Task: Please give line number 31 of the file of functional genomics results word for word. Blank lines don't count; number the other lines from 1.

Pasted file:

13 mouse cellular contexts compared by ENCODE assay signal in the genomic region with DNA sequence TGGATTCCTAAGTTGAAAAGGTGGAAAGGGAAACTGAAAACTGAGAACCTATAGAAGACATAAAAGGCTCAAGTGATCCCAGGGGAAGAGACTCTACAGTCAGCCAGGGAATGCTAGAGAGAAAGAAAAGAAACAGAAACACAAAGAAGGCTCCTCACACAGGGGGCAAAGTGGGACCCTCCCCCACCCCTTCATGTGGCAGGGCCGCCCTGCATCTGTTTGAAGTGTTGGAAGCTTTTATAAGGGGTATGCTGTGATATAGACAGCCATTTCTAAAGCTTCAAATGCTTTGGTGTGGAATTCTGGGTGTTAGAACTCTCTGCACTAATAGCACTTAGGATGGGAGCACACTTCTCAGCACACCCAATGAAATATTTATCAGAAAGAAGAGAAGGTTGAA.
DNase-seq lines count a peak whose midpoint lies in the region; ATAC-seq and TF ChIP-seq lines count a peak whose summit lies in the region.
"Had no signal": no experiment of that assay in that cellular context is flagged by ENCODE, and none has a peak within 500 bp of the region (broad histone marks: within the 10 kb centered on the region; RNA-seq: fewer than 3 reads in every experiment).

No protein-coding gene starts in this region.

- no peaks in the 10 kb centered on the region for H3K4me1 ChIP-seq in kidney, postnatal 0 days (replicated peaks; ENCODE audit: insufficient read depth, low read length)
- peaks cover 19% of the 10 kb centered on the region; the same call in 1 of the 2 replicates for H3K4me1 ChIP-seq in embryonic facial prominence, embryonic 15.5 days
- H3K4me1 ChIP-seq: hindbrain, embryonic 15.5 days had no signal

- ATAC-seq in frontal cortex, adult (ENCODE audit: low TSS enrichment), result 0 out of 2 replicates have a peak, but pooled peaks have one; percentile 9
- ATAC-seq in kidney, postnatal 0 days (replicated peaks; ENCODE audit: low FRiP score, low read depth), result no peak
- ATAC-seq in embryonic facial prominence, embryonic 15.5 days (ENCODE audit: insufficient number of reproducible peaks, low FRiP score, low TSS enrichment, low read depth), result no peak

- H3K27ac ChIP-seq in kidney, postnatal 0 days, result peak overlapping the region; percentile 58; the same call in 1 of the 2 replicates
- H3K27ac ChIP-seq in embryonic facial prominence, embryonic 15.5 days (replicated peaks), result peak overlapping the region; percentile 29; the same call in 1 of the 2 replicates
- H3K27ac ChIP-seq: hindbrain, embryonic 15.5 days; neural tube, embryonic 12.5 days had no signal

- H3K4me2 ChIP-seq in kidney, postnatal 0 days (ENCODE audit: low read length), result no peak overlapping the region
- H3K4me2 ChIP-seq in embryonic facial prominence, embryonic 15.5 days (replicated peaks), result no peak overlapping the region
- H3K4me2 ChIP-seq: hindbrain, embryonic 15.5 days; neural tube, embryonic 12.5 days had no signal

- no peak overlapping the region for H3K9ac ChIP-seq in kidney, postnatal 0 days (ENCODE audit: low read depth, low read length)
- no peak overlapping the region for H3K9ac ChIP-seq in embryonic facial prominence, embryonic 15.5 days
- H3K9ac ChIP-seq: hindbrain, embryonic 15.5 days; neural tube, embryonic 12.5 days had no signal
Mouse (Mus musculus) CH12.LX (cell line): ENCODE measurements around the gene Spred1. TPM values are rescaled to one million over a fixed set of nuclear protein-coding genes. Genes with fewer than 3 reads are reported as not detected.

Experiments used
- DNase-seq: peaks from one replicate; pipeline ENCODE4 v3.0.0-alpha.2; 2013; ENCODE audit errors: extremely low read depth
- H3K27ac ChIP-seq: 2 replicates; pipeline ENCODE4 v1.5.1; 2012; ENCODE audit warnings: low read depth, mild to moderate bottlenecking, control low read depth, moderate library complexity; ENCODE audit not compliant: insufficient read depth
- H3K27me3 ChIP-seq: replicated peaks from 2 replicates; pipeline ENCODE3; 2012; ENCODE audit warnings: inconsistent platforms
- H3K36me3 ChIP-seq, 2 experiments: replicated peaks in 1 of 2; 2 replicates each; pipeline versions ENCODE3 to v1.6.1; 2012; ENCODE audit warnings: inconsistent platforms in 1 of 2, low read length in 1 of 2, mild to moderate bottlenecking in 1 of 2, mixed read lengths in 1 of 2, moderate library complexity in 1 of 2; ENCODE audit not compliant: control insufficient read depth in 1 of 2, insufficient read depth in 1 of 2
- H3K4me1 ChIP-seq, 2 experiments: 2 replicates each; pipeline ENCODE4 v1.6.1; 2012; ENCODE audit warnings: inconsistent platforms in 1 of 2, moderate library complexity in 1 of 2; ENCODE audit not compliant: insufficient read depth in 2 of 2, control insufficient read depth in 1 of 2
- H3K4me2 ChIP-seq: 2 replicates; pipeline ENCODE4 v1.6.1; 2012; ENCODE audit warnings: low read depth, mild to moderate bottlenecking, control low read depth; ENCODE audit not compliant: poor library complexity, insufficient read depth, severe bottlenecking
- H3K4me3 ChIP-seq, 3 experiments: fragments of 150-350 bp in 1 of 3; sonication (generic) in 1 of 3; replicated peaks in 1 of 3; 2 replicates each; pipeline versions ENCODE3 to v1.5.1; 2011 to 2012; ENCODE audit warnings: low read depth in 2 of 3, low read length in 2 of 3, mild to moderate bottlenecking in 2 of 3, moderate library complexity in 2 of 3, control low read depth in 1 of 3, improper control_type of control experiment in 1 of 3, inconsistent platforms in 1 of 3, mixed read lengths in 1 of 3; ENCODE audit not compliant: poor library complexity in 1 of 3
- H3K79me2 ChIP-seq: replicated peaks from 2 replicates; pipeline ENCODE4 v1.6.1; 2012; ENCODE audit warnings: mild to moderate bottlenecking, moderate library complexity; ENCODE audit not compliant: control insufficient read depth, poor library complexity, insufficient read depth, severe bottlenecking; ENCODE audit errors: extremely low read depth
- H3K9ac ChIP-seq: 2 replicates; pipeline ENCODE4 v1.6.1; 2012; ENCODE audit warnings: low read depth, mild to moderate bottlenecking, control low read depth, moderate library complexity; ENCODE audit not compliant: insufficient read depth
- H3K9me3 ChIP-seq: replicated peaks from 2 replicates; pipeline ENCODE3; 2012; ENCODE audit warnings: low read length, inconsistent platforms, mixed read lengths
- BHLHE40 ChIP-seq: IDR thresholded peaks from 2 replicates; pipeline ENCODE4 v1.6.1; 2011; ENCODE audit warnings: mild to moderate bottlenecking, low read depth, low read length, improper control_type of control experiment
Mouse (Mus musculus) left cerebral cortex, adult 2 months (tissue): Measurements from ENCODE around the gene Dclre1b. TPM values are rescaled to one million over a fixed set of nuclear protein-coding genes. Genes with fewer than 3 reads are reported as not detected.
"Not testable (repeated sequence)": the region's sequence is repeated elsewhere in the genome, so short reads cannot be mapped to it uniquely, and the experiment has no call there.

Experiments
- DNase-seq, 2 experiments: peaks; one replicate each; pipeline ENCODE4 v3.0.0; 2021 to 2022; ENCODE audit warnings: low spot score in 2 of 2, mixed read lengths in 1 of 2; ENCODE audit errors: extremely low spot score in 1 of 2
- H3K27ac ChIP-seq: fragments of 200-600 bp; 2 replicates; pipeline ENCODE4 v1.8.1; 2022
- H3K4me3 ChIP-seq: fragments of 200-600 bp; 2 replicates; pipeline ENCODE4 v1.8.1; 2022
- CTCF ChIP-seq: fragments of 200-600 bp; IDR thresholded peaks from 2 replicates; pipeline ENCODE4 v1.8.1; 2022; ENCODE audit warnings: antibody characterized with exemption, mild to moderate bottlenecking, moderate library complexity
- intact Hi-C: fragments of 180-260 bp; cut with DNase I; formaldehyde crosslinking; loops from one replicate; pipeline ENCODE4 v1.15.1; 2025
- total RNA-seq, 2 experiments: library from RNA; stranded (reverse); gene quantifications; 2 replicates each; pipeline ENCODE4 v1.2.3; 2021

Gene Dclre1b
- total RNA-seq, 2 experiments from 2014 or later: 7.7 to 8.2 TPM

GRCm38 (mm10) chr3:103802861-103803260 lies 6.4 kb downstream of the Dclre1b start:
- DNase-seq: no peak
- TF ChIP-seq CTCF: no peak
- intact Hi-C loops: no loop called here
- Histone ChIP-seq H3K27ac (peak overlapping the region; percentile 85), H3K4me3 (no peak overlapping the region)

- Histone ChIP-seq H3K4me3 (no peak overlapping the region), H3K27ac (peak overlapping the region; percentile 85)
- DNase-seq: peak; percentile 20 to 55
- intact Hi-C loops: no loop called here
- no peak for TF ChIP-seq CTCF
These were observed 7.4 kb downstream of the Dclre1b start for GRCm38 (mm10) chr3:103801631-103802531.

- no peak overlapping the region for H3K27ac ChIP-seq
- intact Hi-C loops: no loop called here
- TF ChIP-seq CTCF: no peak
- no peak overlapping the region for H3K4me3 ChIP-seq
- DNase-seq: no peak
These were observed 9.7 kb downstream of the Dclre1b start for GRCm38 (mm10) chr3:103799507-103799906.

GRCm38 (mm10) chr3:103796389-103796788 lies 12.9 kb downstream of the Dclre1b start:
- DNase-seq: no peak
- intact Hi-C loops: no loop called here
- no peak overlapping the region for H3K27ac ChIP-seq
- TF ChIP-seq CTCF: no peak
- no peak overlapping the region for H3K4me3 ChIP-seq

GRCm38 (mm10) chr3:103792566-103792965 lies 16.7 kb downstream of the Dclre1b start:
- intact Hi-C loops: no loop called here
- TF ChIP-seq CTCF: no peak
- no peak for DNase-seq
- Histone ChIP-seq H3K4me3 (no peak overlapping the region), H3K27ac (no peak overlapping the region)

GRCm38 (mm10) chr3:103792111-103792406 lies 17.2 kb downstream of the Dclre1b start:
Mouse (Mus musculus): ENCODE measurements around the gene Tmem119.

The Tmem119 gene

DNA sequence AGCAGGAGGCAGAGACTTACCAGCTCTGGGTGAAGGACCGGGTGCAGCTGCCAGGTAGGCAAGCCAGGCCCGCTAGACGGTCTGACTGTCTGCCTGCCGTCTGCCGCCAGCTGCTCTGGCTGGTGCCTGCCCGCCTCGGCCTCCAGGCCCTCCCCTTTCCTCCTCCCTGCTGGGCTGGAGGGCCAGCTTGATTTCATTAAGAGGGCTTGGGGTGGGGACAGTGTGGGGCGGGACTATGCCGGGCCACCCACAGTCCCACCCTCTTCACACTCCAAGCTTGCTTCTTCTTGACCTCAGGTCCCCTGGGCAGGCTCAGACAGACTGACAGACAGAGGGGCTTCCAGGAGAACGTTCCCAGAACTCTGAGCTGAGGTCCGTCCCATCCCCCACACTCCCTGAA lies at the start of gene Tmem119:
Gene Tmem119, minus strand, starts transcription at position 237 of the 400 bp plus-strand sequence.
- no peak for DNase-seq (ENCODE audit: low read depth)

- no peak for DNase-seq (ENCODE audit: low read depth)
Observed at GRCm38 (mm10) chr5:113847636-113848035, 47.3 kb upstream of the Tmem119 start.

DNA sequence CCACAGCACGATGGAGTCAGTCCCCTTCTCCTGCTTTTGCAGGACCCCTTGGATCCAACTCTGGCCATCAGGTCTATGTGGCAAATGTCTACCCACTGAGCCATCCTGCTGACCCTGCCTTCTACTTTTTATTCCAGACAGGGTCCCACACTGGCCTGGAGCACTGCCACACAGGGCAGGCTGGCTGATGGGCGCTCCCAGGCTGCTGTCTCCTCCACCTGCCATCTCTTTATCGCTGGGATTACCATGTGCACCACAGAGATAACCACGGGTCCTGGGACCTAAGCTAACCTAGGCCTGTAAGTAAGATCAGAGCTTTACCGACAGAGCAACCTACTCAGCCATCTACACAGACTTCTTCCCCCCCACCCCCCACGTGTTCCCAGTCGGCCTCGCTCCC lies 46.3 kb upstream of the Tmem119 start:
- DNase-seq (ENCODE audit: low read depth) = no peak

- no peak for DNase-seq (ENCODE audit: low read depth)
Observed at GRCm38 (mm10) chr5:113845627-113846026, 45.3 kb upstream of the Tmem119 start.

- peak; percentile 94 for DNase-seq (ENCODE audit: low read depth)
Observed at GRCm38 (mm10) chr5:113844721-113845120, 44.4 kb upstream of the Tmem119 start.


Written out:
- H3K9me3 ChIP-seq: replicated peaks from 2 replicates; pipeline ENCODE3; 2012; ENCODE audit warnings: low read length, inconsistent platforms, mixed read lengths